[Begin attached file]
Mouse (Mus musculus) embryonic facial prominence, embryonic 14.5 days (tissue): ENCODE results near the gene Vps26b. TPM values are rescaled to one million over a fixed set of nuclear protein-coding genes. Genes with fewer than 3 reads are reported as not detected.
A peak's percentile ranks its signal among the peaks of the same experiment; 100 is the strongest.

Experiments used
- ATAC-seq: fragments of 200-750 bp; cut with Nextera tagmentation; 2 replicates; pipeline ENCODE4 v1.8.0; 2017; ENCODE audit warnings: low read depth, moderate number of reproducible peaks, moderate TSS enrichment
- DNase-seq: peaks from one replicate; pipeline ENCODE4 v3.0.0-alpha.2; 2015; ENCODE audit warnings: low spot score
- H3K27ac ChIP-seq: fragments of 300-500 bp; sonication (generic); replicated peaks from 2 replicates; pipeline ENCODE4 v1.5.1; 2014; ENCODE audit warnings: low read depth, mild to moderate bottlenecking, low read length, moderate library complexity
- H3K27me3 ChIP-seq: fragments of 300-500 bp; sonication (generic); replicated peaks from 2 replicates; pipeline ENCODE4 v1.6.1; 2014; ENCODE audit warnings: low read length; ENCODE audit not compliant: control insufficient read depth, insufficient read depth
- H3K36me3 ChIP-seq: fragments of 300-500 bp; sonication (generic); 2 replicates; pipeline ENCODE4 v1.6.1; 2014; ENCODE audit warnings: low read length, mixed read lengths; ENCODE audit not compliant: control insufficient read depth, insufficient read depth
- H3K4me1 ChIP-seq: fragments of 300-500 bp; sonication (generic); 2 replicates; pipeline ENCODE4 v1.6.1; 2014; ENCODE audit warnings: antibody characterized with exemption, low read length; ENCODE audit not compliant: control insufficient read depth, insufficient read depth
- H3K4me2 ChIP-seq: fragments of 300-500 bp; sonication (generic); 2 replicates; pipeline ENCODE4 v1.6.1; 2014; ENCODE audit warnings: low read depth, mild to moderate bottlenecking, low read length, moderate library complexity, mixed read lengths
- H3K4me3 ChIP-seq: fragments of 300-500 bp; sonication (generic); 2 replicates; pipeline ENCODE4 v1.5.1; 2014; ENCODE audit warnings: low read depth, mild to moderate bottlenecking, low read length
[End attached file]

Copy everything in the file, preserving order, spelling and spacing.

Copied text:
Mouse (Mus musculus) embryonic facial prominence, embryonic 14.5 days (tissue): ENCODE results near the gene Vps26b. TPM values are rescaled to one million over a fixed set of nuclear protein-coding genes. Genes with fewer than 3 reads are reported as not detected.
A peak's percentile ranks its signal among the peaks of the same experiment; 100 is the strongest.

Experiments used
- ATAC-seq: fragments of 200-750 bp; cut with Nextera tagmentation; 2 replicates; pipeline ENCODE4 v1.8.0; 2017; ENCODE audit warnings: low read depth, moderate number of reproducible peaks, moderate TSS enrichment
- DNase-seq: peaks from one replicate; pipeline ENCODE4 v3.0.0-alpha.2; 2015; ENCODE audit warnings: low spot score
- H3K27ac ChIP-seq: fragments of 300-500 bp; sonication (generic); replicated peaks from 2 replicates; pipeline ENCODE4 v1.5.1; 2014; ENCODE audit warnings: low read depth, mild to moderate bottlenecking, low read length, moderate library complexity
- H3K27me3 ChIP-seq: fragments of 300-500 bp; sonication (generic); replicated peaks from 2 replicates; pipeline ENCODE4 v1.6.1; 2014; ENCODE audit warnings: low read length; ENCODE audit not compliant: control insufficient read depth, insufficient read depth
- H3K36me3 ChIP-seq: fragments of 300-500 bp; sonication (generic); 2 replicates; pipeline ENCODE4 v1.6.1; 2014; ENCODE audit warnings: low read length, mixed read lengths; ENCODE audit not compliant: control insufficient read depth, insufficient read depth
- H3K4me1 ChIP-seq: fragments of 300-500 bp; sonication (generic); 2 replicates; pipeline ENCODE4 v1.6.1; 2014; ENCODE audit warnings: antibody characterized with exemption, low read length; ENCODE audit not compliant: control insufficient read depth, insufficient read depth
- H3K4me2 ChIP-seq: fragments of 300-500 bp; sonication (generic); 2 replicates; pipeline ENCODE4 v1.6.1; 2014; ENCODE audit warnings: low read depth, mild to moderate bottlenecking, low read length, moderate library complexity, mixed read lengths
- H3K4me3 ChIP-seq: fragments of 300-500 bp; sonication (generic); 2 replicates; pipeline ENCODE4 v1.5.1; 2014; ENCODE audit warnings: low read depth, mild to moderate bottlenecking, low read length